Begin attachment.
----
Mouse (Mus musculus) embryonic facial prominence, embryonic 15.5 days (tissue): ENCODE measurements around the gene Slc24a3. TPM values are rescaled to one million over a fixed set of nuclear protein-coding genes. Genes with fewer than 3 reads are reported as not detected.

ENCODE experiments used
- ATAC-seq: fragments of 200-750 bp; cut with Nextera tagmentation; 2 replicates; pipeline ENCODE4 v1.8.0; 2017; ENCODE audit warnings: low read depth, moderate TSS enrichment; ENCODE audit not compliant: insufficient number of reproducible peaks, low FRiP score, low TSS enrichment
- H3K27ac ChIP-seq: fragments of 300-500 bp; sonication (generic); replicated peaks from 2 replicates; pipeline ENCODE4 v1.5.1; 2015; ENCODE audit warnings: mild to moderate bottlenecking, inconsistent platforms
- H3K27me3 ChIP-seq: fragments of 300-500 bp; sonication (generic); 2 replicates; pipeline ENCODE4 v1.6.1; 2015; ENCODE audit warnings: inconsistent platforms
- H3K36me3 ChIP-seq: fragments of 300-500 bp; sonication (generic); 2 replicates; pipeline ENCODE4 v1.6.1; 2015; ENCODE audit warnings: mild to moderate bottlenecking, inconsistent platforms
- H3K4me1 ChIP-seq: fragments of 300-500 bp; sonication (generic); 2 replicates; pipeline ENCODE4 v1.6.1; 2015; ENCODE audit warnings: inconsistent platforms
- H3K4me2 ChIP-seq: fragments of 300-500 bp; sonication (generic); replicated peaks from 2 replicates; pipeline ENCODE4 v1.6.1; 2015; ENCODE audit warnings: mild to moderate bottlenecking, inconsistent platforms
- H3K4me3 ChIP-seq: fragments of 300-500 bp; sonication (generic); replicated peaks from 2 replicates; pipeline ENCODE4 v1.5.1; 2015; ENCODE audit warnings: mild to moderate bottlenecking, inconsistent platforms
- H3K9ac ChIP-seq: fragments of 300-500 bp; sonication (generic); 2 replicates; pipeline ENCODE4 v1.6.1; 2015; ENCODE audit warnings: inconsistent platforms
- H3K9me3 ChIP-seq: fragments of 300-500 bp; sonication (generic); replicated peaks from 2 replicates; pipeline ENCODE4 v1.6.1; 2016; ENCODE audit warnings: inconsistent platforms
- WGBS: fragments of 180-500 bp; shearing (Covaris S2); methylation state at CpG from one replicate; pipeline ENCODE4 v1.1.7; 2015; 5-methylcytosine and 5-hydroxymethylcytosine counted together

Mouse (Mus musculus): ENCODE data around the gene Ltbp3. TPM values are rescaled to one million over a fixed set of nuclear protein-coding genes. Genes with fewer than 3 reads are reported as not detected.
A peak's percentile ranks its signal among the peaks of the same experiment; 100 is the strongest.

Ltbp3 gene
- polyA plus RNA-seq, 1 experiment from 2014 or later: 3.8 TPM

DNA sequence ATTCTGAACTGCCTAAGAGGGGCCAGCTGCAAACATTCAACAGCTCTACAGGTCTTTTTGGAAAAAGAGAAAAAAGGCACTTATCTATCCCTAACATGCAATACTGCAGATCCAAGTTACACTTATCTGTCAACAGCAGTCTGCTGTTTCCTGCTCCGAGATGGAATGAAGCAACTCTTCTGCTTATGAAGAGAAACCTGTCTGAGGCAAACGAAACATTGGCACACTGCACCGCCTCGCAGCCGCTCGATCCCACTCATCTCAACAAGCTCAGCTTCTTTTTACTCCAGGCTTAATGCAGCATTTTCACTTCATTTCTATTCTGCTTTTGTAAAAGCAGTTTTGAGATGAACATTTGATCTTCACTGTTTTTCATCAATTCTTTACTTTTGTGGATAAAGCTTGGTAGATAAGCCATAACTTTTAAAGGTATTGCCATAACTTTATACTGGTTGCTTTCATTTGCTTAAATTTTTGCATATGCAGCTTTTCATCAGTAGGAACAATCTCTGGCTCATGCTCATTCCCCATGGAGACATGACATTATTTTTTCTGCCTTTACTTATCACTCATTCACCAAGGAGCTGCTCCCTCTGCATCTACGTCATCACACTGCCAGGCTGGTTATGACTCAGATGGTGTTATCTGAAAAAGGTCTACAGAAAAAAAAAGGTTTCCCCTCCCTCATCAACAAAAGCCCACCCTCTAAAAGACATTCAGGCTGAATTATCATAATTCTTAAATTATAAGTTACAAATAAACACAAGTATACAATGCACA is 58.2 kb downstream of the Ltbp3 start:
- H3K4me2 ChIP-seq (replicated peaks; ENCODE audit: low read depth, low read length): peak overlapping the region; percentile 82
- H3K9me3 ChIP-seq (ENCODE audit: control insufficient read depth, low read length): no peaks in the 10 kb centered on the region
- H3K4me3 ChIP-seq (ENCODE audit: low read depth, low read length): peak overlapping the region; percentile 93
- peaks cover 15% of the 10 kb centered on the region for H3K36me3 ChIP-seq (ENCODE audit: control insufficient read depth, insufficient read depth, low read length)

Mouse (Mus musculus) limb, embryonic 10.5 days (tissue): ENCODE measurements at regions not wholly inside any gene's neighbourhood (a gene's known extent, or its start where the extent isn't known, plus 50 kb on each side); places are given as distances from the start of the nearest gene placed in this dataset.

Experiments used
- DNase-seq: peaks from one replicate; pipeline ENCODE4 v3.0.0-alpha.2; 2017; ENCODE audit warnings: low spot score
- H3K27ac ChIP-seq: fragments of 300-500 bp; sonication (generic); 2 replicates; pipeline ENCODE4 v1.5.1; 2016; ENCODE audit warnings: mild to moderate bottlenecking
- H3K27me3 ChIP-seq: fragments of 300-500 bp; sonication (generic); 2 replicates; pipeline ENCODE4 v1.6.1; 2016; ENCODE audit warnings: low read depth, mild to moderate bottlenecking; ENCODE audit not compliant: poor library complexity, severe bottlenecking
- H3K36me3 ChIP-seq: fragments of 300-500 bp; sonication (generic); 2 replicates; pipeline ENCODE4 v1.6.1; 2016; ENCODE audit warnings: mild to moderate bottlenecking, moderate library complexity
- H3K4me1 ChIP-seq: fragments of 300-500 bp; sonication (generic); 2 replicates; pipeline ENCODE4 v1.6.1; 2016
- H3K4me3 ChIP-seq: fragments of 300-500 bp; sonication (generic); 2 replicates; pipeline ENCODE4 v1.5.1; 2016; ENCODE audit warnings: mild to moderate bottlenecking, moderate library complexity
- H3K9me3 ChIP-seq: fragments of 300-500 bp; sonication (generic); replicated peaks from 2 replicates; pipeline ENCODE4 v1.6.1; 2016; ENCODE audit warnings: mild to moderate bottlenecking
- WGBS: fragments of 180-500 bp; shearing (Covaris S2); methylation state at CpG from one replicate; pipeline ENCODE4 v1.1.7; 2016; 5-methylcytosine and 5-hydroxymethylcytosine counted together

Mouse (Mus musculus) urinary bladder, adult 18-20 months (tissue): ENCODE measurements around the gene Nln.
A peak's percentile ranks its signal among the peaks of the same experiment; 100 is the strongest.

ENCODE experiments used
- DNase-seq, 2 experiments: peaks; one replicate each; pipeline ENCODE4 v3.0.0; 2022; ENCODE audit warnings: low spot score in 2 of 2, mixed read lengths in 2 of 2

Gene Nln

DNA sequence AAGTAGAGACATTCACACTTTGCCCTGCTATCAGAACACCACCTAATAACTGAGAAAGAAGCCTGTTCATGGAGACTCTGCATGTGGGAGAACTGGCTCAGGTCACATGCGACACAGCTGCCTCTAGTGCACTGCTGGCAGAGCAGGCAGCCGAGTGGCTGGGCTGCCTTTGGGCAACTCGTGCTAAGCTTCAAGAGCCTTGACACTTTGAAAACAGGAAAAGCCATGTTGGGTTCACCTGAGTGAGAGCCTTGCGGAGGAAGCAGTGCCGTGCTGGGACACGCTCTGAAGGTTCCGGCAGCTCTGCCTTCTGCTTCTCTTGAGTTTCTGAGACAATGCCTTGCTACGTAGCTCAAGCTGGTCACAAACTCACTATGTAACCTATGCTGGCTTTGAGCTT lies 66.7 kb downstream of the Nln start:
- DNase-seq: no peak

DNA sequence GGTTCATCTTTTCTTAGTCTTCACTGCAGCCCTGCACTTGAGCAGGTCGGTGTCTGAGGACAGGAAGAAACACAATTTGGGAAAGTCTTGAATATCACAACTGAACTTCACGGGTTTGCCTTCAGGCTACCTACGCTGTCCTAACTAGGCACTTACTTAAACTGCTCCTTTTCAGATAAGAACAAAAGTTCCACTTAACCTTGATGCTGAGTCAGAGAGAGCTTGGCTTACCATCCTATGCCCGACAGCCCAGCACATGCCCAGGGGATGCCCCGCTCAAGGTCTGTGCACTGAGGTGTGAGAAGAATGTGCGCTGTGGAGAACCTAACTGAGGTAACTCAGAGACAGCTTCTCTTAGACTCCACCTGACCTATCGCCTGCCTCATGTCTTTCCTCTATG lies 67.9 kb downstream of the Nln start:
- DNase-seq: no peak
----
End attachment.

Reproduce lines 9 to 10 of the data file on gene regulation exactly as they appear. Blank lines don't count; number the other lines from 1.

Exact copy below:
- H3K4me3 ChIP-seq: fragments of 300-500 bp; sonication (generic); replicated peaks from 2 replicates; pipeline ENCODE4 v1.5.1; 2015; ENCODE audit warnings: mild to moderate bottlenecking, inconsistent platforms
- H3K9ac ChIP-seq: fragments of 300-500 bp; sonication (generic); 2 replicates; pipeline ENCODE4 v1.6.1; 2015; ENCODE audit warnings: inconsistent platforms